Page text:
American and Canadian troops have begun using the U.S. Excalibur GPS
guided 155mm artillery shell in Afghanistan. A year ago, American troops began
using Excalibur in Iraq. This is just in time, because Islamic warriors tend to
use civilians as human shields, and that means you have to be precise when you
go after the bad guys with artillery. A typical situation has enemy gunmen
holding out in one building of a walled compound or village. In nearby
buildings, there are women and children. While killing the enemy is good,
killing the civilians can be worse. Smart bombs should be able to fix this,
except that sometimes the smallest smart bomb, the 500 pounder, has too much
bang (280 pounds of explosives). A 155mm artillery shell should do the trick
(only 20 pounds of explosives each), but at long range (20 kilometers or more),
some of these shells will hit the civilians. This is where Excalibur comes in handy.
Unguided shells land anywhere within a 200 meter (or larger) circle. The GPS
guided Excalibur shell falls within a ten meter circle (the middle of that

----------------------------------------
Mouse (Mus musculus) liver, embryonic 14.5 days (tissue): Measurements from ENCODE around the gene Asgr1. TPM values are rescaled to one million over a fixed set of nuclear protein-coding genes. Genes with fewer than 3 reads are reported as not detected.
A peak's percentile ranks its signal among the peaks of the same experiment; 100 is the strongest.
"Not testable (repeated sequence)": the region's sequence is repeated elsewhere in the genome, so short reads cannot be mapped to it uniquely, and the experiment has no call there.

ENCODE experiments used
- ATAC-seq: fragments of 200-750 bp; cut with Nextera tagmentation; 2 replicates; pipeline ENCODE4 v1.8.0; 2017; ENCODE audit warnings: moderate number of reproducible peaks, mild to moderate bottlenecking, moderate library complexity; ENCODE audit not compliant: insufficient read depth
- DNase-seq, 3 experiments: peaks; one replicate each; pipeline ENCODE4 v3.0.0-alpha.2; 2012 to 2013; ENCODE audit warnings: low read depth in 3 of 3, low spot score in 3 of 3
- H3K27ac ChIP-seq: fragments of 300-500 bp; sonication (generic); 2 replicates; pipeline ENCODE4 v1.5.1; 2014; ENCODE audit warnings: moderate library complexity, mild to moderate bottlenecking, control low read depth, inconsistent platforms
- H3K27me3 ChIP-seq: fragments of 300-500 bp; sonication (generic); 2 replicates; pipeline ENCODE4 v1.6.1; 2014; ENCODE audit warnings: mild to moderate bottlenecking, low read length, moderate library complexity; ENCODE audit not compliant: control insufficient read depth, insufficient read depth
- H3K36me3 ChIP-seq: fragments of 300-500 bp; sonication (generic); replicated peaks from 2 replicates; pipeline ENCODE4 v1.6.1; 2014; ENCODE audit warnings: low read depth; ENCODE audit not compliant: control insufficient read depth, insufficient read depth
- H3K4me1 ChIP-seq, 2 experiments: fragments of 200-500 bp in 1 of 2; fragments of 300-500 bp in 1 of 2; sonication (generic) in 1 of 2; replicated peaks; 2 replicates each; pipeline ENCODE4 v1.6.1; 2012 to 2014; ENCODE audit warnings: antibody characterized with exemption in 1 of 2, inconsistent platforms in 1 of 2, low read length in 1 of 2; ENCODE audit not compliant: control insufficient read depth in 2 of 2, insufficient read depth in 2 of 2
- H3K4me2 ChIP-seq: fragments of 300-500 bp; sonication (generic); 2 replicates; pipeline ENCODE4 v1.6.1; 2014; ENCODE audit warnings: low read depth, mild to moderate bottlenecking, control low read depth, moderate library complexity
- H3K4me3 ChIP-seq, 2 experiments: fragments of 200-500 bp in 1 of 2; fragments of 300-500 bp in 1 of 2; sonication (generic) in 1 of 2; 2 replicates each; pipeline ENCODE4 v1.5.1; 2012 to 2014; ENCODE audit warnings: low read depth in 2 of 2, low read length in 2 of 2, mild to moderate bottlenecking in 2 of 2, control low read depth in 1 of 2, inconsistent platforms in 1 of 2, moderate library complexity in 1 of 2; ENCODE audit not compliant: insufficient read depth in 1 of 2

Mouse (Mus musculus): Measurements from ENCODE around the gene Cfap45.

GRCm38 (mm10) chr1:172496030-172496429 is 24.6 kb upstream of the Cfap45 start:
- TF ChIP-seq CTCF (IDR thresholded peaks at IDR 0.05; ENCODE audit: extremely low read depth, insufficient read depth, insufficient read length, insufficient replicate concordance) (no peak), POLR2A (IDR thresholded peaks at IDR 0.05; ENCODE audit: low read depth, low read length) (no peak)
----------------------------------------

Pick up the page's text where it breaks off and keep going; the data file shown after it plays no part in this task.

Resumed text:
circle being the "aim point".) After a
year of use in Iraq, the troops find Excalibur invaluable for hitting just what
you want to hit.
nations, the drawback is cost. A "dumb" 155mm shell costs under a thousand
dollars, while one Excalibur costs $150,000. But when you take into account the
civilian lives saved (and good will retained), it's a different story.
Moreover, friendly troops can be closer to the target when Excalibur is used,
meaning your infantry can get into the shelled target quicker, before any
surviving enemy can get ready to shoot back. The Excalibur shell is worth it in
other ways. Ten 155mm shells (of any type, with their propellant and packaging)
weigh about a ton. Ammo supply has always been a major problem with artillery,
and Excalibur is the solution. With Excalibur, fewer 155mm shells have to be
shipped thousands of miles, and looked after until they are used.
was developed in cooperation with Swedish engineers, and the shell is to be
used by the Swedish Army. Australia has adopted Excalibur as well. The
Excalibur was originally supposed to cost under $50,000 each. But developing
electronics and control systems that fit inside a 155mm diameter shell, and
survive being fired out of a cannon, proved far more difficult. That's why a
GPS guided smart bomb only costs about $30,000.
The U.S. Navy
recently cancelled a project to develop a similar 127mm shell, and is now
looking into adopting the Excalibur technology for a GPS guided 127mm shell